Recent torrential rain has brought the Mississippi River out of its bank and the river continues to rise.
Hydrologists with the National Weather Service project the Mississippi River at St. Paul to continue to rise to near 20.5 feet by Thursday morning.
Major flood stage is 17.0 feet and the river reached that height Sunday afternoon.
At 17.5 feet, Harriet Island begins to become submerged. By Tuesday evening, the river was around 19.5 feet.
Major flooding is already underway along the Crow River and is expected along the Minnesota River.
Highs on Wednesday will be a bit lower down into the lower 70s.
The chance for a thunderstorm returns on Thursday with more widespread precipitation likely over the weekend.
Even so, for the main population centers such as London, Birmingham and even Glasgow, it will be far from a washout.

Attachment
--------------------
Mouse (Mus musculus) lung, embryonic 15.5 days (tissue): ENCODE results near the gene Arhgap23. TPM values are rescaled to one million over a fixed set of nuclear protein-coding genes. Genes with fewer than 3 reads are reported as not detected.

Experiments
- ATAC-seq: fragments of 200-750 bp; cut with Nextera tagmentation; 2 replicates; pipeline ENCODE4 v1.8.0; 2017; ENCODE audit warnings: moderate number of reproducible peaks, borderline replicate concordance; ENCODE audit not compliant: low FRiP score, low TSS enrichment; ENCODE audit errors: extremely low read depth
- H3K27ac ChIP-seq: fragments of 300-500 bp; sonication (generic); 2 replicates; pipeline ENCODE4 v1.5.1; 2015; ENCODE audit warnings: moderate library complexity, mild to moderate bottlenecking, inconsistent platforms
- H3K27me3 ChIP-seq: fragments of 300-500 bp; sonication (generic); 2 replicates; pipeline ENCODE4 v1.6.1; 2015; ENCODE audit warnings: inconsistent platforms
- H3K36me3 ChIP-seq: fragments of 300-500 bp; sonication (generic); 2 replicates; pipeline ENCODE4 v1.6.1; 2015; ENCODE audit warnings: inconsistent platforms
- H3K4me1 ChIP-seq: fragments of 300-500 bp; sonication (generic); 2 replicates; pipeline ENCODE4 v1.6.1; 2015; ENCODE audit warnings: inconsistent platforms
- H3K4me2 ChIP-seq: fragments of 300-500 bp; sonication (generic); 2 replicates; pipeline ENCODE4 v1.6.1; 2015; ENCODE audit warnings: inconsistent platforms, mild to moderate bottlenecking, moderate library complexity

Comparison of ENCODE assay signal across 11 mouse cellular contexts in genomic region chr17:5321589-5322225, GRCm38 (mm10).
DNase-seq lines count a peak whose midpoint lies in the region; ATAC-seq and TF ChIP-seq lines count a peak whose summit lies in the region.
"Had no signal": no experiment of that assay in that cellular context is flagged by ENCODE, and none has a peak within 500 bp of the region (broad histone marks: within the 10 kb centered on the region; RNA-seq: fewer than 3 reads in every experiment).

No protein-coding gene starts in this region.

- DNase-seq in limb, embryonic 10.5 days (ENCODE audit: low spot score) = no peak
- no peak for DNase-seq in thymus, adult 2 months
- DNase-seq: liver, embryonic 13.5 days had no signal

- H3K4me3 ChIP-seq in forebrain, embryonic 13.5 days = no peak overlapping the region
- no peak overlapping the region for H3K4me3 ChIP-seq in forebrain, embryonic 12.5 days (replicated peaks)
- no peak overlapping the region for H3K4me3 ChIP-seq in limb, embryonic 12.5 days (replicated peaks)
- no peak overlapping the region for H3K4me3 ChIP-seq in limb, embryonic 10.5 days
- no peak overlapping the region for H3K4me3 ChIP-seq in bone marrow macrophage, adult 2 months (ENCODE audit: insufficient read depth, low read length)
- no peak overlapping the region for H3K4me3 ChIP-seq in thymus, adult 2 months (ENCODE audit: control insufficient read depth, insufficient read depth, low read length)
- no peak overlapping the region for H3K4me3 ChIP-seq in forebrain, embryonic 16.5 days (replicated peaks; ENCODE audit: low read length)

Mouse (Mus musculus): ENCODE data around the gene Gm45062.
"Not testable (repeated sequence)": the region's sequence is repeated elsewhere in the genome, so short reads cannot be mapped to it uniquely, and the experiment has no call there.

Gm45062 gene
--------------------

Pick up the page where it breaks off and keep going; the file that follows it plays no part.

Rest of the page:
While Hurricane Ignacio is expected to pass north of Hawaii early this week, the island chain will not be able to escape all of the impacts.
Fred became the second hurricane of the 2015 Atlantic season and will blast the Cape Verde Islands early this week.
Typhoons and building drought will impact more than one billion people in southeastern Asia this fall.
The combination of moisture from Erika and a non-tropical system will drench areas from Florida to the Carolina coast through Tuesday.
A 14-year-old boy from Texas died Sunday after contracting a brain-eating amoeba that thrives in warm freshwater.
Norfolk, VA (1964)
(Aug. 31 and Sept. 1) 11.40 inches of rain in 24 hours from Hurricane Cleo - all-time record.
The East (1966)
"Official" end of the East's worst drought. Some places had a 4-year deficit of nearly 4 feet.
Death Valley, CA (1971)
The high today was 108; the low 84. These were the coolest readings in the entire month. The average high during August was 115.7 degrees, and the low averaged 93.4.